for the link to Leo’s piping, Ramiro. Great Shtuff.
Polka version of above highland
slainte, your H/highland version called to mind none but this little ditty;
The Rattlin’ Bog !https://thesession.org/tunes/583
Dow, the version you posted has also been recorded by Matt Molloy, who typically gives it the ‘second octave’ treatment:
T: The Primrose Lass
S: Matt Molloy
b3a ggge|dBBB dega|1 b2ba ggge|degb adga:|2 b2 ag gede|gedB A2GA:|
Bddg edgd|edgd edg2|1 B/c/ddg edge|dBGB AAGA:|2 B/B/Bd edge|dbgd adga||
does anyone actually play any F#s in bar 7, either ‘dcBA GFED’ (transcription here) or ‘dcBA GFEF’ (in O’Neill’s)? I’ve never been convinced by that Ionian/major, more like ‘dcBA G~E3’ or ‘dcBA ~G3E’ (for the setting here). Maybe that’s just me?
Joe Heaney used to sing “Seven Drunken Nights” to this tune
Irish national treasure, sean nos singer and storyteller Joe Heaney, who passed on while a faculty member in ethnomusicology at the University of Washington (1984), used to sing a version of "Seven Drunken Nights" to this tune:
"As I came home, drunk as drunk could be-o, there I saw a horse where a horse shouldn’t be/ I says to me wife, tell it unto me-o, whose-a horse where a horse shouldn’t be? / Oh you fool you silly fool, can’t ye plainly see, now, it’s nothing but a milch cow me mother sent to me?/ Miles I have traveled, six hundred miles or more/ saddle on a milch cow I’ve never seen before…"
He also has a wonderful version of Cunnla that’s probably still up on YouTube or somewhere. Playful man, took it seriously enough but didn’t let that stop him from having fun.
"Irish national treasure, sean nos singer and storyteller Joe Heaney, who passed on while a faculty member in ethnomusicology at the University of Washington (1984), used to sing a version of "Seven Drunken Nights" to this tune"
Martin Carthy also sings the song to this tune.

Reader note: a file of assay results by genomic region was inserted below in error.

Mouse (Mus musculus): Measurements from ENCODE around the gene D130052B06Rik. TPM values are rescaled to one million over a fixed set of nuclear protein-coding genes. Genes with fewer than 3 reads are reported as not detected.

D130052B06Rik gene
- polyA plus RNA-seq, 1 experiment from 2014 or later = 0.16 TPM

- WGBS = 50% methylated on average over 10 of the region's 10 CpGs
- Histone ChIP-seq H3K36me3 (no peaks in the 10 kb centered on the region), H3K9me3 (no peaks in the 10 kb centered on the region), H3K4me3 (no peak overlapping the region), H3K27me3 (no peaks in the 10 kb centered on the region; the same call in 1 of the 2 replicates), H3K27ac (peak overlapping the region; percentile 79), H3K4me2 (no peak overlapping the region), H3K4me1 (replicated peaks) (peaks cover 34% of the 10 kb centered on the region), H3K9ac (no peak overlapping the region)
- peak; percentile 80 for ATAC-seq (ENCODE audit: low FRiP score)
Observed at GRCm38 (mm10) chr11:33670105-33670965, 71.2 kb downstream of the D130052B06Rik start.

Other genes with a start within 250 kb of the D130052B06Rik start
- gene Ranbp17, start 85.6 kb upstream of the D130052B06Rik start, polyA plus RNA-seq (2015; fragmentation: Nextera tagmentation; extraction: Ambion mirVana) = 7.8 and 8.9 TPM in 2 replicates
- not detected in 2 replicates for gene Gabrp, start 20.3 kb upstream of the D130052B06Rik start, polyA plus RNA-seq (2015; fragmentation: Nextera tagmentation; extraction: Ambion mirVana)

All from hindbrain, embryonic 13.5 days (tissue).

On the Star of Donegal record Johnny Doherty plays the air and reel of An Tseanbhean Bhocht = Primrose Lasses. Frank Quinn sang the song with the same medley on one of his 78s.
A friend played some reel by this title, couldn’t hear the resemblance myself, don’t think it was one of these settings from Dervish et al. They have their own setting in Cape Breton - and aren’t sure if it’s a native or wandered in at some point.
The Primrose Lass
There is a setting of this tune in one of Joyce’s manuscripts under the name "The Kilworth Lasses". He notes that is is from the O’Sullivan Bruff (?) manuscripts, and that "Kilworth is in the County Cork".
"He notes that is is from the O’Sullivan Bruff (?) manuscripts,"
Joyce obtained tunes from "a very old well‑written manuscript lent to me in 1873 by Mr. J. O’Sullivan, of Bruff, Co. Limerick".
The Primrose Lass
“The Primrose Lasses/Lassies Highland Fling” - moved to their own entry
# Added by ceolachan - March 8th, 2014
I got this version of the tune from Dicky Deegan a brilliant Australian piper. Some say Dicky is more Ennis than Ennis was.
The Primrose Lasses
As published in Robertson / Ramsay collection but heard on Gaelic College Pipe Band of Cape Breton Island CD "Taisbeanaidh / Revelations"
The Primrose Lasses, X:10
From the album "Fiddle Case", played by Eimear Howley.